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Thursday, August 18, 2022

Prachuap Khiri Khan Police Warns Public About Illegal Fish Fighting Matches


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 Provincial police have warned people not to participate in illegal gambling on fighting fish, fearing that such events could further fuel the spread of Covid19 virus.

Last Tuesday, police inspected a property in Bang Saphan Noi following reports that it was being used as a site for illegal fishing fights.

Upon inspection, police found aquariums and breeding tanks containing five different types of fighting fish, as well as paraphernalia suggesting that fish fights had taken place on the property.

However, the owner, Sawang Limsri, said that although he raises fighting fish for a hobby, he denied that anything illegal had taken place.

The police did not have enough evidence to formally charge Sawang. Instead, a compromise was reached in which Sawang agreed to set aside the set-up of his “hobby” tools, which police suspected had been used for fish-fighting purposes.

Meanwhile, Bang Saphan Noi police said they are stepping up surveillance to tackle illegal gambling

Like most gambling in Thailand, fishing is illegal and events usually take place underground. However, as with most gambling games in Thailand, the existence of such events is somewhat of an open secret. With regard to fish fighting, it has been an important part of Thai culture for centuries.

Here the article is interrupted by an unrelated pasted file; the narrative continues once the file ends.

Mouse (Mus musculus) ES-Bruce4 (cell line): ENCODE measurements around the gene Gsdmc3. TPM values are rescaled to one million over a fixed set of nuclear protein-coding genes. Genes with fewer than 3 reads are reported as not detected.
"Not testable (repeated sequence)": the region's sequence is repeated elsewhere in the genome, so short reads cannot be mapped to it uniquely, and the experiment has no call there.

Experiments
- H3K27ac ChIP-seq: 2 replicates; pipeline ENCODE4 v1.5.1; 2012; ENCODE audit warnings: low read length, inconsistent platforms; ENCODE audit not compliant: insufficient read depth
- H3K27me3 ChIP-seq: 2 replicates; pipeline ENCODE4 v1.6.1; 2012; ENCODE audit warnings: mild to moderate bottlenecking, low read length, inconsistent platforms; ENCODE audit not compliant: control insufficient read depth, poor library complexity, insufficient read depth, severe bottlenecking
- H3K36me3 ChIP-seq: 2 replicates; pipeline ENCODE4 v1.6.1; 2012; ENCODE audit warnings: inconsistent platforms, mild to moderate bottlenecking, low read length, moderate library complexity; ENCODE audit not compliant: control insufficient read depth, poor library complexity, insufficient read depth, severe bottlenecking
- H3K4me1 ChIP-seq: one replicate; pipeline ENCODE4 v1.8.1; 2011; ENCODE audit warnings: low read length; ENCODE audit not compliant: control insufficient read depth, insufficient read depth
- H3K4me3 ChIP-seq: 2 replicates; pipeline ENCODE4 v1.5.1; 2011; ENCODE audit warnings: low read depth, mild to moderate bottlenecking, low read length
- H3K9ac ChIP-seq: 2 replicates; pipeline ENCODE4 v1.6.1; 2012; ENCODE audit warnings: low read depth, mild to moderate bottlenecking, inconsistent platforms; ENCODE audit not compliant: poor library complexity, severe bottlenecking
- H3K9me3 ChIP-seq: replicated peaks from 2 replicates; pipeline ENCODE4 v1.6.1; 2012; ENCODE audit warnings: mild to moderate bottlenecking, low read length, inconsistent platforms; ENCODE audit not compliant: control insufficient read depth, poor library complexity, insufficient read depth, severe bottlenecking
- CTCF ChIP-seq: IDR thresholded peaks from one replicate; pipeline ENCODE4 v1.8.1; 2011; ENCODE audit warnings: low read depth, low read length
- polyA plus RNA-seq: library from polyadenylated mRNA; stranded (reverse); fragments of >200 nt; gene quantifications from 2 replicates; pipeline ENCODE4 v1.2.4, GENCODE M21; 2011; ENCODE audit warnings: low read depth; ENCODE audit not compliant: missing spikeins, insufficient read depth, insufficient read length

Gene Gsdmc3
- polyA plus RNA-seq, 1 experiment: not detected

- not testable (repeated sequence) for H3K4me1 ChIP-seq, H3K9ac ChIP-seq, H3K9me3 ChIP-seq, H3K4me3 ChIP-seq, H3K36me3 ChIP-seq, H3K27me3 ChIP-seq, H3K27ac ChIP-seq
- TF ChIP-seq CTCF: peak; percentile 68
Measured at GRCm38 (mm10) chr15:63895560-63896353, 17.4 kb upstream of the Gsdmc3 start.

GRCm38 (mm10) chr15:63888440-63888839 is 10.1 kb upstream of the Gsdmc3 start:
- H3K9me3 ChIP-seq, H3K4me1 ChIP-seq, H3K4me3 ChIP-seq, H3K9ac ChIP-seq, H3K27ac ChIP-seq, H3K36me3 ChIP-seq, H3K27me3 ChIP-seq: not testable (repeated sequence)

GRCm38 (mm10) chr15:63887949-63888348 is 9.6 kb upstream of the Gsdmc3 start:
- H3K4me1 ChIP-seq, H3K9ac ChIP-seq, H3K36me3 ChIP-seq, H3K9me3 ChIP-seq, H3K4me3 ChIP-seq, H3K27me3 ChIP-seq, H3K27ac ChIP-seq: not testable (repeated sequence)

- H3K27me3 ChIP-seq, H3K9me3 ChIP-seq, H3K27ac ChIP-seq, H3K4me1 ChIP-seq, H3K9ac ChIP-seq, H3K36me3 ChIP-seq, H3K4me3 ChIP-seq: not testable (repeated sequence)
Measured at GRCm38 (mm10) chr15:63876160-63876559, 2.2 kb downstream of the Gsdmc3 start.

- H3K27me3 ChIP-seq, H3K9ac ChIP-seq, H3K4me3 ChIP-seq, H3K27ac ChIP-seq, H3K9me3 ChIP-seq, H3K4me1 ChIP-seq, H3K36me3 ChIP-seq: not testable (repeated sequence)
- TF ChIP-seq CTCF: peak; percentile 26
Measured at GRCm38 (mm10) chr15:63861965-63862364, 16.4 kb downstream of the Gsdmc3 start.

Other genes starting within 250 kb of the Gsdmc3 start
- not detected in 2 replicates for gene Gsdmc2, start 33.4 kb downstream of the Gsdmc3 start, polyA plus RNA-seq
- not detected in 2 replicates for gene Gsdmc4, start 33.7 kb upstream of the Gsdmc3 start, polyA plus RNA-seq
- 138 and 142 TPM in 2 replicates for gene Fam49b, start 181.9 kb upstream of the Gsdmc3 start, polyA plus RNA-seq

Today’s underground events usually involve two Siamese fighting fish being placed in a glass tank to fight it out with each other.

The Siamese fighting fish are known for their beauty, especially their bright colours and large fins. However, they are also extremely territorial and aggressive and placing two males close together inevitably leads to a fight, with the fish using their sharp teeth to tear their rival apart.

The Thai gamblers then bet on the winner, with a referee or judges deciding the course of the match.

Earlier this year, officials blamed people attending illegal gambling events and underground casinos for causing the spread of COVID-19 during the so-called “second wave” of infections in Thailand.

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